ContractsProf Blog

Editor: Myanna Dellinger
University of South Dakota School of Law

Wednesday, March 2, 2011

Boeing Wins [Final?!?] Round in 10-Year Battle over Air Force Contract

Odysseus Stage 1: Sack Troy

Stage 2: Get home

When the Muse sings into the ear of Boeing's Homer, he will record that as of 2011 Boeing's epic battle with EADS was finished.  But already storm clouds are gathering as EADS murmurs darkly of legal challenges to come.  And will the hero manage to complete the voyage and return home by issuing rich dividends to its shareholders?

After much controversy and two unsuccessful tries, The New York Times reports that Chicago-based company Boeing received a $35 Billion contract from the Air Force last week. Boeing beat out favored European Aeronautic Defense and Space Company (EADS) for the opportunity to build 179 aerial fueling tankers.  The contract is for $35 billion, but it could eventually balloon to $100 billion.  This award comes after years of trying to replace aging fueltankers, some of which have been around since the Eisenhower administration.   

We've recounted the backstory before here and here.  Long story short: U.S. awards $35 billion contract for about 180 aerial-refueling tanker aircraft to European company (EADS) working with U.S. corporation.  Other U.S. corporation (Boeing) cries foul and challenges the bid process.  U.S. calls for a do-over and this time Boeing wins.

Forbes's Loren Thompson explains how Boeing did so here.  In sum, both bidders had established that they could get the job done, but Boeing offered a smaller plane at a lower price.  Thompson is eating crow because he had predicted that EADS would win, but that was because he assumed that EADS would lower its prices with the help of government subsidies as it had done in the past.  It didn't happen this time, and so it will be Freedom Fries on all U.S. refueling flights from here on in.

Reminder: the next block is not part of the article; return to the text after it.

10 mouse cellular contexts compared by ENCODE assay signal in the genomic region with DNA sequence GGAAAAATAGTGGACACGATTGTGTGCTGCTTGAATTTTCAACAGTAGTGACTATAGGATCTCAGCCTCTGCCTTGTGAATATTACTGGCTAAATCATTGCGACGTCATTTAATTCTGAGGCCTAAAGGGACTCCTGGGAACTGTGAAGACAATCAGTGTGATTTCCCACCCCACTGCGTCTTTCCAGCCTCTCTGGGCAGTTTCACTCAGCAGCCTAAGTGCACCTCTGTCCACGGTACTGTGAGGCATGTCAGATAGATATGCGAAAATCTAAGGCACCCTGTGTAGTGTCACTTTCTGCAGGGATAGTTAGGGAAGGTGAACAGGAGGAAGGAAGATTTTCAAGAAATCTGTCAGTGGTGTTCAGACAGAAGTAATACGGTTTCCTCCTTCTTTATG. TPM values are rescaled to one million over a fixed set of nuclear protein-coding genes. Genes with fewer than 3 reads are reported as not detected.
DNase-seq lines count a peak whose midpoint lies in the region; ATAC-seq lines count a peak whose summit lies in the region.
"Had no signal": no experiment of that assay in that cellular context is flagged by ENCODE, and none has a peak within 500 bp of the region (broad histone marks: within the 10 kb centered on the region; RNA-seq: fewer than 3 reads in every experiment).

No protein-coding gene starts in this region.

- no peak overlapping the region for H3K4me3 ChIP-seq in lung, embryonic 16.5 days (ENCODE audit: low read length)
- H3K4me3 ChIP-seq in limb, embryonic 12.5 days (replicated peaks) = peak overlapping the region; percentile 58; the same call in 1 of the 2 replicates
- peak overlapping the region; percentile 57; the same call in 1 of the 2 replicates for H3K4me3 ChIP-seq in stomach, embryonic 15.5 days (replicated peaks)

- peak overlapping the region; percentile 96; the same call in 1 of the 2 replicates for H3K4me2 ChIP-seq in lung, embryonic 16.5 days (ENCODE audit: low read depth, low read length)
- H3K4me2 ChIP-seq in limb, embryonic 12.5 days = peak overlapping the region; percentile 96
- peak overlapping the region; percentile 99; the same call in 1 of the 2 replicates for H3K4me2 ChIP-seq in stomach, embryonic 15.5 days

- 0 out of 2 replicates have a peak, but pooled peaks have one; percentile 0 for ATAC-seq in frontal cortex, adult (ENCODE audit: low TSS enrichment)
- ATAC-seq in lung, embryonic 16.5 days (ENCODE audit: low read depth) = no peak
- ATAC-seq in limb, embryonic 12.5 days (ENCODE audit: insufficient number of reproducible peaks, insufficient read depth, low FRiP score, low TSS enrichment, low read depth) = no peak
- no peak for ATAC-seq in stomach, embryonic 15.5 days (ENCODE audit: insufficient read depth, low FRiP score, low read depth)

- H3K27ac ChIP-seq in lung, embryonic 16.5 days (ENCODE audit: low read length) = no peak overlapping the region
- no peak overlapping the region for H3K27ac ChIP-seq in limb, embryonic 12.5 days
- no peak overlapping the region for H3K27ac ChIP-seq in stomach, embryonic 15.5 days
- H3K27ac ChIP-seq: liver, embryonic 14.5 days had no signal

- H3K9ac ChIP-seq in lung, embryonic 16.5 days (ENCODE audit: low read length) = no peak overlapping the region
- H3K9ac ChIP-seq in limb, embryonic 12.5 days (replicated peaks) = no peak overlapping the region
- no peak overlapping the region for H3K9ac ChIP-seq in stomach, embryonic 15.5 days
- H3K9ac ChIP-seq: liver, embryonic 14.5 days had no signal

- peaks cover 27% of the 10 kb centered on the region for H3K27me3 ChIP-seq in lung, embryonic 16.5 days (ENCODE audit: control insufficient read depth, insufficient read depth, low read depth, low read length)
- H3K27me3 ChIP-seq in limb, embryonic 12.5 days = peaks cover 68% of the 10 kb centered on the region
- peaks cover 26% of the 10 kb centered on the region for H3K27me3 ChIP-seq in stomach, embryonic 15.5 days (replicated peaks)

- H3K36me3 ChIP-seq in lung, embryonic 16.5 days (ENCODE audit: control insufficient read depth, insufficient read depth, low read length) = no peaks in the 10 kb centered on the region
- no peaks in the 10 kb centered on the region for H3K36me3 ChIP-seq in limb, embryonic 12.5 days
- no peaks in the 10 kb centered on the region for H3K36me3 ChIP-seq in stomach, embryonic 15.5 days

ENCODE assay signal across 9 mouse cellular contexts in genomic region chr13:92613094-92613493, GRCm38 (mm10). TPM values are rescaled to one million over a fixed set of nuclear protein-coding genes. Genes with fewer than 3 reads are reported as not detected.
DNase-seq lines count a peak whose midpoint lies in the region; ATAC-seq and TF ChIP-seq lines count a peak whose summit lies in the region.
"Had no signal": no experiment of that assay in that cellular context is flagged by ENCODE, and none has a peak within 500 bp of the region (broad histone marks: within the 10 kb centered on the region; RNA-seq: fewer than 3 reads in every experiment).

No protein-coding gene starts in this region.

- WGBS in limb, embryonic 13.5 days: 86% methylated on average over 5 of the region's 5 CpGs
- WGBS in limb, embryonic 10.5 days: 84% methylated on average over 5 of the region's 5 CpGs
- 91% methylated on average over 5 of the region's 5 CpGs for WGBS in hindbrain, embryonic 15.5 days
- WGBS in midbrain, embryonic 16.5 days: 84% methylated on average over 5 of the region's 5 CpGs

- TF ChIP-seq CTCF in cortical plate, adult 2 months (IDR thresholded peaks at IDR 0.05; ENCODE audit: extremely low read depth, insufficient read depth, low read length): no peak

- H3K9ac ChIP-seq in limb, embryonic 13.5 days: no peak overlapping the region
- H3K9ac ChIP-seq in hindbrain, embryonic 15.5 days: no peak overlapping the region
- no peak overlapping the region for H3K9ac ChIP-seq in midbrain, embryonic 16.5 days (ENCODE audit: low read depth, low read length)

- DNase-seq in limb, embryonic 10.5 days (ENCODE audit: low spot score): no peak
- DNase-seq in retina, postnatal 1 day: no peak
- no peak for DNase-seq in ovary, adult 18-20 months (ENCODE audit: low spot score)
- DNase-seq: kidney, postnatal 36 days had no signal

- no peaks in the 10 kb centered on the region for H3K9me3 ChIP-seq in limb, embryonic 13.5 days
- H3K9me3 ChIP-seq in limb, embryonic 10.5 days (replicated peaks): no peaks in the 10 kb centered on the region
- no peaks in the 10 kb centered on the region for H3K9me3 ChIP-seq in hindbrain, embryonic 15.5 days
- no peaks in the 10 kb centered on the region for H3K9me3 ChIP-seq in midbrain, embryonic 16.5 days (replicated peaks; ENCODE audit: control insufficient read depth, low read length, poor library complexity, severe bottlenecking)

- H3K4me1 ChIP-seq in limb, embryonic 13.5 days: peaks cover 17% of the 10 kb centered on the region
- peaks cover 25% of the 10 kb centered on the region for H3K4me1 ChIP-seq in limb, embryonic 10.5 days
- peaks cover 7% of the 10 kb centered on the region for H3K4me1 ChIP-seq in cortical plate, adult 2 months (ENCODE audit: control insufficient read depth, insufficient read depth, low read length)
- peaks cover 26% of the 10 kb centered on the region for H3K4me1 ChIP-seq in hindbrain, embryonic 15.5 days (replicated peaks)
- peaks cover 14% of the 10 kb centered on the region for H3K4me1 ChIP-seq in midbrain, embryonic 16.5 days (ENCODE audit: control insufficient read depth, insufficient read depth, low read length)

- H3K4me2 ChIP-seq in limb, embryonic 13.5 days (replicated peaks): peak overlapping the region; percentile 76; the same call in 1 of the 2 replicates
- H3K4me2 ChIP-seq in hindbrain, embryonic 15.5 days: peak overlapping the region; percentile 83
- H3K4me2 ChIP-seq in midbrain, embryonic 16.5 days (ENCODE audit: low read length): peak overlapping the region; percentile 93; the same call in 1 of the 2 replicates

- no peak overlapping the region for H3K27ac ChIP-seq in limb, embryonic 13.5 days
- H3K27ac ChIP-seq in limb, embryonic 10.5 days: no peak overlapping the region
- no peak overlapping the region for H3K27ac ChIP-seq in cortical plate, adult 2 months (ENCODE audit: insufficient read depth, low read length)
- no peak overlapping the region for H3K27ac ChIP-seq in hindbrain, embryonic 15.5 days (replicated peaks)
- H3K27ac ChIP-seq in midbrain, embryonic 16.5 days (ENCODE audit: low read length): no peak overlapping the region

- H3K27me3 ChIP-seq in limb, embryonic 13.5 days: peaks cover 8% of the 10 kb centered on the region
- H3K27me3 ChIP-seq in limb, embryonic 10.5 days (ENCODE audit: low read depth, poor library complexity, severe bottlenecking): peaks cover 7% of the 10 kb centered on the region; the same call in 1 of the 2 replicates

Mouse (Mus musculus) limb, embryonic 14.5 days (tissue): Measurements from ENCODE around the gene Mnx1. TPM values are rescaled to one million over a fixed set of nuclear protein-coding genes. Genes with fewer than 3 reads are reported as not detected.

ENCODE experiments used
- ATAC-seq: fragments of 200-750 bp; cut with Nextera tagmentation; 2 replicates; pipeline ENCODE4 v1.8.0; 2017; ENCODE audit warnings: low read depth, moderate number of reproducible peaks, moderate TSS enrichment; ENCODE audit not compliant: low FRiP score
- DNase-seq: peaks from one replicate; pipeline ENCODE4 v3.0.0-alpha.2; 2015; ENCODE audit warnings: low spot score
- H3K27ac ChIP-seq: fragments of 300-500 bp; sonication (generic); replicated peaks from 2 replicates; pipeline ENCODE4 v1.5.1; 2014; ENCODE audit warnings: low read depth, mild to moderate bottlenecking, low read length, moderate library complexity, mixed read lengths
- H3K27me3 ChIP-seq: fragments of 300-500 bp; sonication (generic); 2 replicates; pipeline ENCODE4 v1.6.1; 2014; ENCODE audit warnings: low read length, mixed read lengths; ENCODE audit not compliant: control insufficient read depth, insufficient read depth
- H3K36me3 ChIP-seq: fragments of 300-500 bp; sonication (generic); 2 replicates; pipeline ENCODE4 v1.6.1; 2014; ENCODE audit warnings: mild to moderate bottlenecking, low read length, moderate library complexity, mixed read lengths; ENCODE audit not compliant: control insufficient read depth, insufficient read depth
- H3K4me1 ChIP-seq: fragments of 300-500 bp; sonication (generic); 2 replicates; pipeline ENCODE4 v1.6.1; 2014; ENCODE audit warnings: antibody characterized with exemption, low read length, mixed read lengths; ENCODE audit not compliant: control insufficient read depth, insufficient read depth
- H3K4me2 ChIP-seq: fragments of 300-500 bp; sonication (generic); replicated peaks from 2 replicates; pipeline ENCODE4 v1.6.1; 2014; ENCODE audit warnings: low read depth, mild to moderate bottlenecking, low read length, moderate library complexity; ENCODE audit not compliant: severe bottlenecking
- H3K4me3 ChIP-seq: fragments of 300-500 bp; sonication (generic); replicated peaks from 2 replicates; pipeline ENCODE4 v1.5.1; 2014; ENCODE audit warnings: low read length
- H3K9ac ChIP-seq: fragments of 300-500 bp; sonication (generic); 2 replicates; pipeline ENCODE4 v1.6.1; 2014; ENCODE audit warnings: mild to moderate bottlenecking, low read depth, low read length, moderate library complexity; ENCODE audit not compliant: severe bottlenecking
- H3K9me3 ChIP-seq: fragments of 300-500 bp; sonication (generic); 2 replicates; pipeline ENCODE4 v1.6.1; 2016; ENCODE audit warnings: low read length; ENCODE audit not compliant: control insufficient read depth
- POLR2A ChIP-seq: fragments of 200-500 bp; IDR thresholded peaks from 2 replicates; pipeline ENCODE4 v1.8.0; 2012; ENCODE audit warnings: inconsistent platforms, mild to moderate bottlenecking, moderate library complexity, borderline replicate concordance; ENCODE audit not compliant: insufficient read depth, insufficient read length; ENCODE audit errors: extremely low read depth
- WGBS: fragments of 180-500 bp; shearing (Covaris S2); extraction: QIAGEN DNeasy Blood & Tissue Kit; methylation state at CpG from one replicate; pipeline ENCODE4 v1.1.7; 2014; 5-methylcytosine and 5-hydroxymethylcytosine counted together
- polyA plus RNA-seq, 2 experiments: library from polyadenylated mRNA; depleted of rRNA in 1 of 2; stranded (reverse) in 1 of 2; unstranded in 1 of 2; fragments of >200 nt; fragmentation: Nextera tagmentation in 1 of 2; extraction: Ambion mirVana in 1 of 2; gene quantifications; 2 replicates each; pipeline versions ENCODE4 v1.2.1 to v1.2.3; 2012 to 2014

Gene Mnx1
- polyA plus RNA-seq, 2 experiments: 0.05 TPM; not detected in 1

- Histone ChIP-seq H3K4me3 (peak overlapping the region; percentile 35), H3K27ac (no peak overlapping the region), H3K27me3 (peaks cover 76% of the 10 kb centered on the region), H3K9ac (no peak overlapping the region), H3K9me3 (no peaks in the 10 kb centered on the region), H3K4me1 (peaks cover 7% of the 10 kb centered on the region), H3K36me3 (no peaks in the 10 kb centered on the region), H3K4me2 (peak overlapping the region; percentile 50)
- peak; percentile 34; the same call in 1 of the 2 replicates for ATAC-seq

Pentagon The Pentagon (pictured) determined that Boeing’s bid was more than 1% below EADS after weighing factors such as bid price, cost to operate the tankers over 40 years, and how each model met their wartime needs.  EADS, who contends to have the bigger and better plane to Boeing’s “high-risk concept aircraft,” had 10 days from the award to appeal the decision with the Government Accountability Office. However, the Wall Street Journal reports that after meeting with the Pentagon on Monday to debrief, EADS is still “evaluating.” They better get a move on- they have until this Saturday

Whether or not EADS can challenge the award will turn on how successful the government was in creating a bulletproof bid process.  Because this contract fight was so vexed and because the U.S. needs the new tankers so badly, it designed a rigorous bid process designed to remove any possible claim of bias.  Bear in mind, resourceful Boeing and patient U.S. Air Force, Zeus does not bring all men's plans to fulfillment.

The contract is a victory for Kansas and Washington State, where Boeing manufactures and assembles its planes. However, states such as Alabama, where EADS was to build the tankers under its bid, feel cheated by the decision, with one Alabama lawmaker chalking it up to “Chicago politics.” This bid could also irritate European leaders, and derail any efforts to get European companies to bid on defense and other contracts.

Another loser in this deal could be the American people. While this is a victory for many Americans in terms of employment, is the Department of Defense really fueling planes with 50s era tankers? The bidding process for this has taken 10 years with three failed attempts only extending our use of these tankers.  The Boeing contract will not provide all the 179 new tankers until 2017. In 2017 many of the existing fueling tankers will be approaching 70.  Since the tankers are extremely important to U.S. Air Force operations, further delays in the contracting process could compromise U.S. national security. 

[Katherine Freeman & JT]

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